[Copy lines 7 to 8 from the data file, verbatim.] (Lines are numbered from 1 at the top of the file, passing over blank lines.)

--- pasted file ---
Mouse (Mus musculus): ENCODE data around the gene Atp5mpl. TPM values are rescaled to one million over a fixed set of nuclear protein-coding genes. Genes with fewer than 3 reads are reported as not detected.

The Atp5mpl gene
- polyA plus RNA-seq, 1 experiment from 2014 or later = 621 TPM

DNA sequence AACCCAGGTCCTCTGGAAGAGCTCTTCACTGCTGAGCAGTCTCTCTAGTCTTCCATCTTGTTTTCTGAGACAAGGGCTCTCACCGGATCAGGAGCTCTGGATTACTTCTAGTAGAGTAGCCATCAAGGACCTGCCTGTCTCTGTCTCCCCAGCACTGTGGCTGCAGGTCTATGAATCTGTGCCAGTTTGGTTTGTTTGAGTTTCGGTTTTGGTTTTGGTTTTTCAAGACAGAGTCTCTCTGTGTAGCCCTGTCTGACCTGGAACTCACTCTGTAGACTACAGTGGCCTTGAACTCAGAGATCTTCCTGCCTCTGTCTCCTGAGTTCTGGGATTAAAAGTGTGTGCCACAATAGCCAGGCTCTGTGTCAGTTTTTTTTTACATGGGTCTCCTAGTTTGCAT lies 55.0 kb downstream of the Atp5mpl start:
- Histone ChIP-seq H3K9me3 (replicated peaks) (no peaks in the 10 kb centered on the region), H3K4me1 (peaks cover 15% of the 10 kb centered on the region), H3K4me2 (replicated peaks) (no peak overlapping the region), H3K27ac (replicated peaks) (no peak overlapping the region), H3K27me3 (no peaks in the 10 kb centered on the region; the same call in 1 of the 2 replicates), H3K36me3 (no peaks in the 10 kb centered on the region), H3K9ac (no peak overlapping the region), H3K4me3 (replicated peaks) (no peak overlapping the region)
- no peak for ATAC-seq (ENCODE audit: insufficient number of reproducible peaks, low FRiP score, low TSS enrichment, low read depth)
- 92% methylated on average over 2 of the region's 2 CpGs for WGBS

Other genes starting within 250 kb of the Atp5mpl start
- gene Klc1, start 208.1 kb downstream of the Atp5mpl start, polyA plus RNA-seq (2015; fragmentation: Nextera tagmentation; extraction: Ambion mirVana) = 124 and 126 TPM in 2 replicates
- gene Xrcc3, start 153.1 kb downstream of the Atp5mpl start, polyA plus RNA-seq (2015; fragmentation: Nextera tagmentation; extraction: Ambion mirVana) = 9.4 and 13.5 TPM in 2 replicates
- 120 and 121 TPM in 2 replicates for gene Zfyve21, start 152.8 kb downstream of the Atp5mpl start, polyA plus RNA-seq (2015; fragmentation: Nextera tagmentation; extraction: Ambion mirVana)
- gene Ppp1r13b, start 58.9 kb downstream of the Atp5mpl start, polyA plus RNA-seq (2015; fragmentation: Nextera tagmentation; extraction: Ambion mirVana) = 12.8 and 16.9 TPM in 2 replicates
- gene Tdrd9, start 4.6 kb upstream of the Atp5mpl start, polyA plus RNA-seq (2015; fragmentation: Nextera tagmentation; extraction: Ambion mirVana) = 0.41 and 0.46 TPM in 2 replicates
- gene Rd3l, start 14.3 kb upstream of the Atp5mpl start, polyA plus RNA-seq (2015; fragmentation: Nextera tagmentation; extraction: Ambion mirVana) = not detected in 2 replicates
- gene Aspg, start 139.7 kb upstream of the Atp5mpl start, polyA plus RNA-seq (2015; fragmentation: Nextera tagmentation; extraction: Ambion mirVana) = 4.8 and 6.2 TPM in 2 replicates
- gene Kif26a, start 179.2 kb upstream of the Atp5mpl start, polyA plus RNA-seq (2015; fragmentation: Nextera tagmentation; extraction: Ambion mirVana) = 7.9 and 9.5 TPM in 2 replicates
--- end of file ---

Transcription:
- 92% methylated on average over 2 of the region's 2 CpGs for WGBS

Other genes starting within 250 kb of the Atp5mpl start